Bloomberg (Larry Busacca/Getty Images
Per the New York Post, Bloomberg didn’t respond kindly to reporters asking him for his reaction to Weiner’s possible return to politics, disclosed in a lengthy New York Times magazine story this week. Bloomberg said it was up to the ex-lawmaker “to decide whether he wants to run or not.”
But then Bloomberg chided reporters for even asking him about Weiner's political plans and said they were focusing too much on the sexting scandal that forced Weiner from office two years ago.
“I think the fact that that's the question of the day ... there's got to be more important things than who runs or his history. We have major problems facing this city. Maybe that's what you should be focusing on,” Bloomberg said, per the Post.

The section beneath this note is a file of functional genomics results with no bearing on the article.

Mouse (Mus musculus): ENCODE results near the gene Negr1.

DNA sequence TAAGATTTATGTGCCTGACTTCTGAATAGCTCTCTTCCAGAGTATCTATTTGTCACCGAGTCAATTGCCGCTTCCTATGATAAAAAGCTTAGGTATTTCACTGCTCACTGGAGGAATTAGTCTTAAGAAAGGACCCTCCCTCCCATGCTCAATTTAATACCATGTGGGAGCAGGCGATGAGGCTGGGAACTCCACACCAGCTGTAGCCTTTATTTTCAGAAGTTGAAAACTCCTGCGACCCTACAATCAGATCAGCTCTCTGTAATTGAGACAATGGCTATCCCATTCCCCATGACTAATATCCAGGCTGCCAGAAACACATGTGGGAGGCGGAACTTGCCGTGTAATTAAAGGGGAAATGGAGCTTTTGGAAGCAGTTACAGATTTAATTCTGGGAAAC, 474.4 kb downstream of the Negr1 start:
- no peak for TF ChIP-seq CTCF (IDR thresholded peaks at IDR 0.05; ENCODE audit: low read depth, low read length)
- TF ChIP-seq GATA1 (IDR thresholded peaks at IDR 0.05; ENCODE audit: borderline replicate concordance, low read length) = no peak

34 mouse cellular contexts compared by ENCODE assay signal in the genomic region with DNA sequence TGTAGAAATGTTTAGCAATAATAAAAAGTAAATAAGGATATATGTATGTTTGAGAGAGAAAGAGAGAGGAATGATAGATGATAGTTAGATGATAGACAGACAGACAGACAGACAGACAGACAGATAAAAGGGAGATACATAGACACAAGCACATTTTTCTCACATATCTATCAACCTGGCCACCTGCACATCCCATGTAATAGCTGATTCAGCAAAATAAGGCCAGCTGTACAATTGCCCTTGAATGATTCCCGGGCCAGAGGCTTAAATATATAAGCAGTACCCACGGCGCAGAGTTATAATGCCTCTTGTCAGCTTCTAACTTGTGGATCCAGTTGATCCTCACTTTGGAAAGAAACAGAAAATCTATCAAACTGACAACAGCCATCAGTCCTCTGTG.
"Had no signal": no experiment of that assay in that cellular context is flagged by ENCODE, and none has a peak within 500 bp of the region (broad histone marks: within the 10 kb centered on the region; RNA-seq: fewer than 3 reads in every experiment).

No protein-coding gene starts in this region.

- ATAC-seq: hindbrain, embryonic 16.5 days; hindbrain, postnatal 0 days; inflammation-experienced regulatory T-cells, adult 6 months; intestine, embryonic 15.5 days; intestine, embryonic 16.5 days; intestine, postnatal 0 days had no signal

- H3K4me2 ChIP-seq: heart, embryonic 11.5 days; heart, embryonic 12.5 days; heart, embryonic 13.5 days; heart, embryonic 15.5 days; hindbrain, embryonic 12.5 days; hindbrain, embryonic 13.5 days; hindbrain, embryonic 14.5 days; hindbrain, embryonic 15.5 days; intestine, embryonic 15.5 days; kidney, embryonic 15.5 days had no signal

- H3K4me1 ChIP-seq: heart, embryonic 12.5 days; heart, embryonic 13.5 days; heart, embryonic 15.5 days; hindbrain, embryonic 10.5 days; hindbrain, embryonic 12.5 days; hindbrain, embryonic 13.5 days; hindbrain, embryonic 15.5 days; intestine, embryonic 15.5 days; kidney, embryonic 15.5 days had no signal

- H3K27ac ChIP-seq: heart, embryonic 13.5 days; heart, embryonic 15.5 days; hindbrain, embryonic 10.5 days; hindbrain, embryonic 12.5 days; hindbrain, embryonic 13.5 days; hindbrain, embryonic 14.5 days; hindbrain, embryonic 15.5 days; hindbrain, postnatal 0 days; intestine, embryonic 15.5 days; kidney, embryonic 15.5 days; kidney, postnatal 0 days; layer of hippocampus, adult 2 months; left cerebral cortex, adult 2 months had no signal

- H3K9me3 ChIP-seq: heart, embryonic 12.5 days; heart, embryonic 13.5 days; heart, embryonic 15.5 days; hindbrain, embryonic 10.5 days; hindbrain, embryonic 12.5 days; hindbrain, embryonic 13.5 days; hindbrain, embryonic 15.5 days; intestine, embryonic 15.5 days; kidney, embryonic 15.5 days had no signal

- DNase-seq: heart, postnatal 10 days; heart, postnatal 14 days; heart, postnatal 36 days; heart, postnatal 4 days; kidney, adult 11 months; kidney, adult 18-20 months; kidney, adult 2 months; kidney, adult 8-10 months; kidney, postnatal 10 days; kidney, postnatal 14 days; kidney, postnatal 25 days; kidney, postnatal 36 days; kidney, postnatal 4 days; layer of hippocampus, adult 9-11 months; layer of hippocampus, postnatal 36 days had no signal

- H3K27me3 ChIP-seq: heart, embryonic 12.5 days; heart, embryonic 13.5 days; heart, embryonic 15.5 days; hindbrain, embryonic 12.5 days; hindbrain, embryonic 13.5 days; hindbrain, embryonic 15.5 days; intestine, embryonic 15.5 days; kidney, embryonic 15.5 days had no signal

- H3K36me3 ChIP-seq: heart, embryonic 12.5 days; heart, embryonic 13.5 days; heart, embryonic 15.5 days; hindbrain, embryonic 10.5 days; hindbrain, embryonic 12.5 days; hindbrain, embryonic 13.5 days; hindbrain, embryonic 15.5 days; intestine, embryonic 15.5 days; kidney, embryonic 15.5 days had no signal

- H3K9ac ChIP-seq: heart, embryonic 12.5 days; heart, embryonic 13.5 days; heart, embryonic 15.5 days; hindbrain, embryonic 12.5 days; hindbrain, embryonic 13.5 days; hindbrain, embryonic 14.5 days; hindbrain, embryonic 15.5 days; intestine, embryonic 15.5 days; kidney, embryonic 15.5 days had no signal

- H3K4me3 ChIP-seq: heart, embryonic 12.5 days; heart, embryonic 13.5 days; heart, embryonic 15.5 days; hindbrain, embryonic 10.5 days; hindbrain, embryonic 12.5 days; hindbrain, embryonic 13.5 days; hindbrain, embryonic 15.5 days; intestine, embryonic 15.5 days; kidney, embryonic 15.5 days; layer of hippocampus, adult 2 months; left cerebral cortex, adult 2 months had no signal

He called Weiner’s past “irrelevant” to the race and insisted reporters should be questioning him on policy issues that are crucial to the future of the city.
"I haven't seen one article talking about Anthony Weiner's views on mass transit, like you talked about earlier, or anything else," Bloomberg said. "They're all talking about something that is totally irrelevant to the problems of the city."
- Politics & Government
- Michael Bloomberg